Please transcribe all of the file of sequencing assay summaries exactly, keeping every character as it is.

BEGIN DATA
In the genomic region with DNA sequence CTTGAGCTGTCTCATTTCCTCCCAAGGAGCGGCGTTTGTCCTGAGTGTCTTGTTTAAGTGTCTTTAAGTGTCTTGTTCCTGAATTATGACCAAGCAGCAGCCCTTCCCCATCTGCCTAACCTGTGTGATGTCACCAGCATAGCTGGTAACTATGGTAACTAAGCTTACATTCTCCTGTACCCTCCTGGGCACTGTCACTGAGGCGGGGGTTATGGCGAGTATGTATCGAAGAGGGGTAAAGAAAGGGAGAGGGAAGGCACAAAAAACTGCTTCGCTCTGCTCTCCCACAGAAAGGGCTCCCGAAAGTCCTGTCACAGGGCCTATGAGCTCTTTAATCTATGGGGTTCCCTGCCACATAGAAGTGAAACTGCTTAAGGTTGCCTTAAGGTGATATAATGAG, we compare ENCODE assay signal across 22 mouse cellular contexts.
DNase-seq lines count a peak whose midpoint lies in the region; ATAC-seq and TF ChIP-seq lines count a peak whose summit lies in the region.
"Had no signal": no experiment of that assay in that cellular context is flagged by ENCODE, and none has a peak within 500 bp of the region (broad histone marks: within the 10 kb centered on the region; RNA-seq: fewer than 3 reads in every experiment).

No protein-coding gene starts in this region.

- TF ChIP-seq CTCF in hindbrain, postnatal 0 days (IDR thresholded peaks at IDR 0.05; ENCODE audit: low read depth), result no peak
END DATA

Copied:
In the genomic region with DNA sequence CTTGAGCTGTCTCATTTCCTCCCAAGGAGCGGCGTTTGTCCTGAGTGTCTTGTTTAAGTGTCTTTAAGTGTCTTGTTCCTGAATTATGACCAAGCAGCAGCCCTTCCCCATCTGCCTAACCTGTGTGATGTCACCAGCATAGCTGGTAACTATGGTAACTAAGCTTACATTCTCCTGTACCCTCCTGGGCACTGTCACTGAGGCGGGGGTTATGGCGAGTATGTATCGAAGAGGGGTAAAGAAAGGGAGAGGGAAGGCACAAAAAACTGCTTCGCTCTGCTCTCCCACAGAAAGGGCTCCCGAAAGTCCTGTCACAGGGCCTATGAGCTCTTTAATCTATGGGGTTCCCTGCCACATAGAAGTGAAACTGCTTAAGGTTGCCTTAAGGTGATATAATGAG, we compare ENCODE assay signal across 22 mouse cellular contexts.
DNase-seq lines count a peak whose midpoint lies in the region; ATAC-seq and TF ChIP-seq lines count a peak whose summit lies in the region.
"Had no signal": no experiment of that assay in that cellular context is flagged by ENCODE, and none has a peak within 500 bp of the region (broad histone marks: within the 10 kb centered on the region; RNA-seq: fewer than 3 reads in every experiment).

No protein-coding gene starts in this region.

- TF ChIP-seq CTCF in hindbrain, postnatal 0 days (IDR thresholded peaks at IDR 0.05; ENCODE audit: low read depth), result no peak